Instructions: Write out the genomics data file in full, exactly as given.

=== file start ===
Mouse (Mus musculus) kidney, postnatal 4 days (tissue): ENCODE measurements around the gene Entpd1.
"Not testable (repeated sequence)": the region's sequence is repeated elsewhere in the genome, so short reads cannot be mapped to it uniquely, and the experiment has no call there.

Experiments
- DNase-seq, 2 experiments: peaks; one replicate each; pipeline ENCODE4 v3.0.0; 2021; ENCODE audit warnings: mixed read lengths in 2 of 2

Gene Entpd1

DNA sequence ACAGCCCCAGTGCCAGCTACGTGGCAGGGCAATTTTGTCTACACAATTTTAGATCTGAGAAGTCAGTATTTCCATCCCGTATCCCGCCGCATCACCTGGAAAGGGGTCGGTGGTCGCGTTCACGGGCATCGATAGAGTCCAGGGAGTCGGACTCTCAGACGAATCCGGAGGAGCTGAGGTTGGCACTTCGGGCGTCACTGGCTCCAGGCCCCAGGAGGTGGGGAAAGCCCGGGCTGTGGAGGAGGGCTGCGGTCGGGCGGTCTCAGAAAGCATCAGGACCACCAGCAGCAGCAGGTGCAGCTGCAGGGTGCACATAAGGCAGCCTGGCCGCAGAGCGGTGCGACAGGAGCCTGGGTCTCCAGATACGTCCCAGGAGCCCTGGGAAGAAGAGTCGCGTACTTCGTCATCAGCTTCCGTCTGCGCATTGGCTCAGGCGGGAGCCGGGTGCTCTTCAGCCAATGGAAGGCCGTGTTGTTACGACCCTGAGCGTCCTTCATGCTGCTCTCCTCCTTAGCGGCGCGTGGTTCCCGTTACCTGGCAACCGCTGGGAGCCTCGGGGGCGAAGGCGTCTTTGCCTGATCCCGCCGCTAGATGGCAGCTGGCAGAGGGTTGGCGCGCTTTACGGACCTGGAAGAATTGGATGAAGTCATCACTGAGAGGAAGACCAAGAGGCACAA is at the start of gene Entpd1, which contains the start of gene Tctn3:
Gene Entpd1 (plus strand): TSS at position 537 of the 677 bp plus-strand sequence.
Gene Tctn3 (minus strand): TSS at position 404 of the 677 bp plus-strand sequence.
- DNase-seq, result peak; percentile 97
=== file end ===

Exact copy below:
Mouse (Mus musculus) kidney, postnatal 4 days (tissue): ENCODE measurements around the gene Entpd1.
"Not testable (repeated sequence)": the region's sequence is repeated elsewhere in the genome, so short reads cannot be mapped to it uniquely, and the experiment has no call there.

Experiments
- DNase-seq, 2 experiments: peaks; one replicate each; pipeline ENCODE4 v3.0.0; 2021; ENCODE audit warnings: mixed read lengths in 2 of 2

Gene Entpd1

DNA sequence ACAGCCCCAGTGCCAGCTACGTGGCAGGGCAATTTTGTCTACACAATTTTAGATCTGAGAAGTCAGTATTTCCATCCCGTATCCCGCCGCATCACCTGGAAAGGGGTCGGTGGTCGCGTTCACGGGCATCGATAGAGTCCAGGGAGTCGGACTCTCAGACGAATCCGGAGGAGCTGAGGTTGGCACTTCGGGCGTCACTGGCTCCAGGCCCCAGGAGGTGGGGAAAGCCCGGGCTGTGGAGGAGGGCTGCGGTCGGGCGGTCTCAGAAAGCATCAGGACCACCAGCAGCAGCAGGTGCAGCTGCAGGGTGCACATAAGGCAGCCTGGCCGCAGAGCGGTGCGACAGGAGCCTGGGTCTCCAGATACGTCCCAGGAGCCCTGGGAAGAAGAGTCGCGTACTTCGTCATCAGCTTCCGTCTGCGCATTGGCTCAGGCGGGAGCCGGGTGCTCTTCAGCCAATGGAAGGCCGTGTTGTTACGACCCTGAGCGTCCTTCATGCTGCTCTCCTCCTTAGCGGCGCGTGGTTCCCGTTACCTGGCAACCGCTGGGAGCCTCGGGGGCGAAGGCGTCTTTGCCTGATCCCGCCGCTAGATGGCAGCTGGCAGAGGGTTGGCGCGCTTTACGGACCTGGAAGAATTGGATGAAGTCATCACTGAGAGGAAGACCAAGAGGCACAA is at the start of gene Entpd1, which contains the start of gene Tctn3:
Gene Entpd1 (plus strand): TSS at position 537 of the 677 bp plus-strand sequence.
Gene Tctn3 (minus strand): TSS at position 404 of the 677 bp plus-strand sequence.
- DNase-seq, result peak; percentile 97